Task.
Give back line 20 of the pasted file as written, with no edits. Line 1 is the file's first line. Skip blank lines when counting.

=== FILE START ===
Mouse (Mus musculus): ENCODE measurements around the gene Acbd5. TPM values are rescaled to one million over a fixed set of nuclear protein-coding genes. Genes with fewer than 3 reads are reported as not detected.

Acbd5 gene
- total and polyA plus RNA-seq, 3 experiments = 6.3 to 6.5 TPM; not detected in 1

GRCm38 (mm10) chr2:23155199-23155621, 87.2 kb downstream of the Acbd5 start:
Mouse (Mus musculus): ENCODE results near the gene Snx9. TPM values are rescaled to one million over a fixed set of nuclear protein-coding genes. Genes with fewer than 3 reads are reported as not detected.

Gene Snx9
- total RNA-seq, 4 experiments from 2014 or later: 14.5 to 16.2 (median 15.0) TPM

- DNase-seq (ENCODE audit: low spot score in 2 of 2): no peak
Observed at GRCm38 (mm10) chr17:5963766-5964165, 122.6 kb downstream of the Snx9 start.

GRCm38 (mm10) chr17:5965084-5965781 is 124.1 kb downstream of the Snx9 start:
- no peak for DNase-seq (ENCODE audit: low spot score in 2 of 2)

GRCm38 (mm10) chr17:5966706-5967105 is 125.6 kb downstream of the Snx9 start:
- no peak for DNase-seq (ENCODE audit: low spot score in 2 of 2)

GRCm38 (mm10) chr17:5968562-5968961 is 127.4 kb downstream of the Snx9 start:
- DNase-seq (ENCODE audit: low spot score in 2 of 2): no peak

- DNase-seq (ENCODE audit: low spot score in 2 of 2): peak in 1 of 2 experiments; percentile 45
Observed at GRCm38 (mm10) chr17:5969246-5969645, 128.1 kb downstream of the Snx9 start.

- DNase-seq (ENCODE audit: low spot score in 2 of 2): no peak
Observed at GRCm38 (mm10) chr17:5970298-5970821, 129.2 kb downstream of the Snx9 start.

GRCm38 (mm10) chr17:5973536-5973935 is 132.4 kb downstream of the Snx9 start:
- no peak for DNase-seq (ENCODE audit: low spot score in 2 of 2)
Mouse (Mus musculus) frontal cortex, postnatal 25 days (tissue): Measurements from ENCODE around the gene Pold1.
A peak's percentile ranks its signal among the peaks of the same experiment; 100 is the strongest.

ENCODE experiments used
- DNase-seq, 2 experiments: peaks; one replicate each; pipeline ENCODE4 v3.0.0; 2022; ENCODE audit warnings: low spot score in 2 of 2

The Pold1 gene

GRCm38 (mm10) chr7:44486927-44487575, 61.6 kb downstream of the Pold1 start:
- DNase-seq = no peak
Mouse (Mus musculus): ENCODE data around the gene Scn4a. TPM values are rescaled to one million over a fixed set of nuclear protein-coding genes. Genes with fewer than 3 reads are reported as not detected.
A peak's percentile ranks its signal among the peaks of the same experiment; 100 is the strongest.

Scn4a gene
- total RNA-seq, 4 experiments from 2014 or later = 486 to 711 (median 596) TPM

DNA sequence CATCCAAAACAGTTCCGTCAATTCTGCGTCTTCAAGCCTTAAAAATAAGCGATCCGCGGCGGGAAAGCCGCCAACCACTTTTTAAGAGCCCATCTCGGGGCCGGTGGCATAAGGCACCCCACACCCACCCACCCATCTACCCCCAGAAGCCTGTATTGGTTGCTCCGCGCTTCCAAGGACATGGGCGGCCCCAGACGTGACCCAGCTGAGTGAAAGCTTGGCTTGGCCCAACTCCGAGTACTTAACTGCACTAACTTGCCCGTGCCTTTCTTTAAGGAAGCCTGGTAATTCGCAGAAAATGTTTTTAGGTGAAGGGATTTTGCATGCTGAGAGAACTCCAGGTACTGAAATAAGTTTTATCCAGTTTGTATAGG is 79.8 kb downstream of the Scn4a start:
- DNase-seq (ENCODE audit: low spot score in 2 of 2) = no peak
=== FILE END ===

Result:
GRCm38 (mm10) chr17:5973536-5973935 is 132.4 kb downstream of the Snx9 start: